Tagged: Ben Revere

Nats’ Review- May 15th-20th

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Ryan Zimmerman watches his mammoth home run to left field that got the Nationals off on the right foot on Friday as Washington defeated Miami 4-1 for its third win in a row.

Five games this week against division rivals Miami and New York showed the ebbs and flows a team goes through during the course of a Major League season.  The Nats were dominated by superb pitchers in the first two games of the week, but bounced back to score runs and pick up wins as the week moved into its second half.

Here’s a look back, which was made possible in large part by Baseball-reference.com’s Play Index, at the past five games for the Nats.

SUN May 15-  Miami 5 Washington  1    Nationals Record 23-15

WP- Fernandez (5-2)    LP-  Ross (3-3)   SV- Ramos (11)

HR-  Zimmerman, Was 4),  Stanton, Mia (11) 

This matinee at Nationals Park became the Jose Fernandez show, as the Marlins’ superb righty was dominant on the mound and helped out at the plate to give Miami the win. Fernandez allowed only one run and fanned 11 in seven innings pitched, to move his career mark against Washington to 5-0 with an eye popping 1.09 ERA.  With the bat, Fernandez had two sacrifice bunts and helped put the Marlins into a comfortable lead with a two run single off of Nats’ starter Joe Ross that gave Miami a four run lead.

Ross allowed five runs (three earned) in a so-so start.  The game was only the third in 20 career starts for Ross where he’s allowed more than four runs.

Washington’s only run came on Ryan Zimmerman’s inside the park home run that resulted from a horrific looking crash between Marlins’ outfielders Marcel Ozuna and Giancarlo Stanton on Zim’s deep shot to right center field.  The inside the park homer was the third in Nationals’ history, all of which have come at home.  On May 12, 2007, Austin Kearns circled the bases at RFK Stadium with Washington’s first ever inside the park homer, and Willie Harris did the trick on September 24, 2010 at Nationals Park against Atlanta.

TUES May 17-  NY Mets 2  Washington 0 (at Citi Field)   Nationals Record 23-16

WP- Syndergaard (4-2)  LP- Scherzer (4-3)   SV- Familia (13)

HR-  Granderson, NY (7),  Conforto, NY (6)

On Tuesday at Citi Field Washington’s starter Max Scherzer was good, but good rarely beats great and it didn’t on this night.  Mets’ ace Noah Syndergaard was so awesome in this one that those of us watching couldn’t help but wonder how he ever loses.

The tall New York hurler allowed only five hits, no walks and struck out 10 in his seven innings of work, marking only the second time in his career where he’s had 10 or more strikeouts while pitching at least seven innings and walking no one.

Mets’ leadoff man Curtis Granderson gave Syndergaard all the support he’d need when he hit Scherzer’s first pitch of the night over the right field wall to give the Mets a 1-0 lead. The homer was the 38th leadoff round tripper of Granderson’s career.

Scherzer’s strikeout pitches were working as well, as he fanned 10 Mets.  The game marked the second time in his career where Scherzer has been tagged with a loss while striking out at least ten and allowing two or fewer runs.  The other time came last season on May 1st at,  you guessed it, Citi Field against Matt Harvey and the Mets when Max allowed only one run and punched out 10 in a 4-0 loss.

WED May 18-  Washington 7 @ NY Mets 1     Nationals Record 24-16

WP- Gonzalez (3-1)    LP Colon (3-3)

HR- Cespedes, NY (13)

Affable Nats’ starter Gio Gonzalez usually wears a smile wherever he goes, but that smile is probably a little bit bigger when he’s in New York to face the Mets.  Gonzalez moved his career record at Citi Field to 7-1 with a 1.53 ERA as he led the Nats to a convincing win.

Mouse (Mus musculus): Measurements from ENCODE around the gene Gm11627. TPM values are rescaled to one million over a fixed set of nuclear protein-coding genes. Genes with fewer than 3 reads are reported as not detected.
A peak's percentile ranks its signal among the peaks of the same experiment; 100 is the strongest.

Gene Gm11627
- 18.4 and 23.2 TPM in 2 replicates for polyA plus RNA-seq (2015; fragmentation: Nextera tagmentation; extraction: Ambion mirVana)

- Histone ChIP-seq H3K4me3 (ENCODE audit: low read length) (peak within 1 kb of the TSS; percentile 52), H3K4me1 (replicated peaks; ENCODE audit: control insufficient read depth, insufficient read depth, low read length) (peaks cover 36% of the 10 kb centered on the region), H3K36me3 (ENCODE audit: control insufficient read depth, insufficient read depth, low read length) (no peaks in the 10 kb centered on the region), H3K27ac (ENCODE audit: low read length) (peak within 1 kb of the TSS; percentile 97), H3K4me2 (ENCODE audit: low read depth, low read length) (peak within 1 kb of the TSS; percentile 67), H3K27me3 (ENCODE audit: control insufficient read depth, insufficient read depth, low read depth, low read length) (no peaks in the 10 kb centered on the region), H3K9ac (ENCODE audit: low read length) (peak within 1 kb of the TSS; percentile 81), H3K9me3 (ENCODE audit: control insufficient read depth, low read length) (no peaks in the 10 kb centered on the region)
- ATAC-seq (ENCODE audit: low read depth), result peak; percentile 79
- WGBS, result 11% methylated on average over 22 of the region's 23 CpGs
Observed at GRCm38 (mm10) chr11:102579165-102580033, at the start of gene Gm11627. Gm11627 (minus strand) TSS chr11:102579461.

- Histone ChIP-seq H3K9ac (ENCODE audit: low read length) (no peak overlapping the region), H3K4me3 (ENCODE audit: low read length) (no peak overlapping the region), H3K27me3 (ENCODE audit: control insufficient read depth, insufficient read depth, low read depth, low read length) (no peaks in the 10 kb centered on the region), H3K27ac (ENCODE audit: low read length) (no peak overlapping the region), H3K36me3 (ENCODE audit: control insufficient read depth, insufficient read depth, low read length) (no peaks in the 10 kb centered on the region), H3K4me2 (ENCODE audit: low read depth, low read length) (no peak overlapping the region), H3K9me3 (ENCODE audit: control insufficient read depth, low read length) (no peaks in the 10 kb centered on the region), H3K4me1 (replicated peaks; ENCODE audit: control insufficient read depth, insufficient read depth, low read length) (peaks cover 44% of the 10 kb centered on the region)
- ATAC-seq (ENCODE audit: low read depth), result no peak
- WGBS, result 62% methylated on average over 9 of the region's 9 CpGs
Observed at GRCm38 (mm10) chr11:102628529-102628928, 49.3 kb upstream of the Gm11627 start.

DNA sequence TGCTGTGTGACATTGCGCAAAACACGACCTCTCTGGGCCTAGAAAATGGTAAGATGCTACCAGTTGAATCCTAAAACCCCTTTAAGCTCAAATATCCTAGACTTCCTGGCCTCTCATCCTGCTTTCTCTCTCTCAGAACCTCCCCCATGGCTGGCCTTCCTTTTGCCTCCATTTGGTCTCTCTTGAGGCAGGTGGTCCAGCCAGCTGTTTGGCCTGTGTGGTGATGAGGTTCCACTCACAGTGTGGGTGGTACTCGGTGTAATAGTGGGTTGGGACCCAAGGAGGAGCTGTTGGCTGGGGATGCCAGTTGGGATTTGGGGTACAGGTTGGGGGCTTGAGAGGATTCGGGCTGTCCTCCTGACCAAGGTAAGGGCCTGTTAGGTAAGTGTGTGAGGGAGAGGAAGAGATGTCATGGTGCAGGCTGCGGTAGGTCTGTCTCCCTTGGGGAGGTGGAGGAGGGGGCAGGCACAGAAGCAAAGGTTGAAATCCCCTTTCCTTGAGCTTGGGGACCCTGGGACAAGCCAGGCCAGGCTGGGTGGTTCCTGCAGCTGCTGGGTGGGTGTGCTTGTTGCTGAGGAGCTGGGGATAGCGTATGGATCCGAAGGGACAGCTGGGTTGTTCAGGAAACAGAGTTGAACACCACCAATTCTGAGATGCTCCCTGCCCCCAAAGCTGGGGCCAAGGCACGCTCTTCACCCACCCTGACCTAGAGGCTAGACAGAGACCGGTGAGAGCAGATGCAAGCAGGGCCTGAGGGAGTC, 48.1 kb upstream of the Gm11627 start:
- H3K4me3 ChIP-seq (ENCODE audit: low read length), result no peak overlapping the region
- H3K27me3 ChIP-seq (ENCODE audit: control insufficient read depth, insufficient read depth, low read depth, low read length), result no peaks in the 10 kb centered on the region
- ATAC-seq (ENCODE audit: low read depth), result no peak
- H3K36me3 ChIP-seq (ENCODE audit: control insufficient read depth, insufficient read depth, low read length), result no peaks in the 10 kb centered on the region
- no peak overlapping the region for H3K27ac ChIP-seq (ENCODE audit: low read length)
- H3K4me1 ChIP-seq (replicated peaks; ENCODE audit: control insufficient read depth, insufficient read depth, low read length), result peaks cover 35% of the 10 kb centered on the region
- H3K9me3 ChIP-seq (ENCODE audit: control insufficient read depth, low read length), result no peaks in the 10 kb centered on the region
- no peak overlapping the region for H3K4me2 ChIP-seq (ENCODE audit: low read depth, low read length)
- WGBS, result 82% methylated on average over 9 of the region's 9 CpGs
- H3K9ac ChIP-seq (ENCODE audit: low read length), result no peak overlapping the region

Gonzalez’s efficiency was in stark contrast to that of Colon and the relievers that followed him, as New York walked 11 Nationals’ batters.  The 11 free passes tied the Nats’ record for most bases on balls in a nine inning game.  The feat was done twice previously, once on May 7, 2005 at San Francisco in Washington’s 11-8 victory, and again on August 9, 2006 at RFK Stadium as Washington defeated Florida 5-2.   Nats’ two and three hitters Jayson Werth (with three) and Bryce Harper (with four) combined for seven of the walks.

Werth also contributed two hits and scored three runs in the contest.

THURS May 19-    Washington 9 @ NY Mets 1    Nationals Record 25-16

WP- Strasburg (7-0)   LP- Harvey (3-6)

HR- Murphy, Was (6)

It was anything but “Happy Harvey Day” at Citi Field on Thursday as a dominant effort by Stephen Strasburg and some fireworks by the Nats left Mets’ starter Matt Harvey perplexed and the Citi Field faithful in a sour mood.

Strasburg moved to 7-0 on the year, fanning 10 and allowing only one run in six innings.  The win was his fifth in eight career decisions against the Mets, and marked the fourth time in 10 starts against the New Yorkers where he’s had 10 or more strikeouts.

To add to the misery of the Mets’ fans, 2015 favorite son Daniel Murphy went 2 for 4 with a key two run, first innings home run off of Harvey that got the burly righthander’s night off to a bad start.  Murphy’s homer against his former team was the 68th of his career. He has now hit home runs against every National League team with the exception of the Pittsburgh Pirates.

Murphy’s teammates Ben Revere and Anthony Rendon contributed to the Nats’ big night. Revere went 2 for 5 with a two run triple, marking the second time this season the Nats’ speedster has had multiple hits in a game (he had 49 such games in 2015).   Rendon did Revere one better in the hits department, going 3 for 4 with a run scored and two RBI.  In 101 career at bats at Citi Field, Rendon is hitting .337 with eight doubles, six home runs and a .959 OPS.

 

FRI May 20-    Washington 4 @ Miami 1    Nationals Record 26-16

WP- Roark (3-3)    LP- Nicolino (2-2)  SV- Papelbon (12)

HR-  Zimmerman, Was (5), Taylor, Was (4),  Ozuna, Mia (8)

Ryan Zimmerman’s 425 foot blast deep into the seats at Marlins Park was a marvel to watch, except if you happened to be Marlins’ starter Chris Nicolino or one of his teammates. Zim’s homer was his longest of the year and his first 425 plus blast since last September (when he hit a 427 foot home run at St. Louis on 9/2), and gave the Nats a lead they’d never lose in the opening game of what seems to be the 20th series of the young season between the Nats and the Marlins.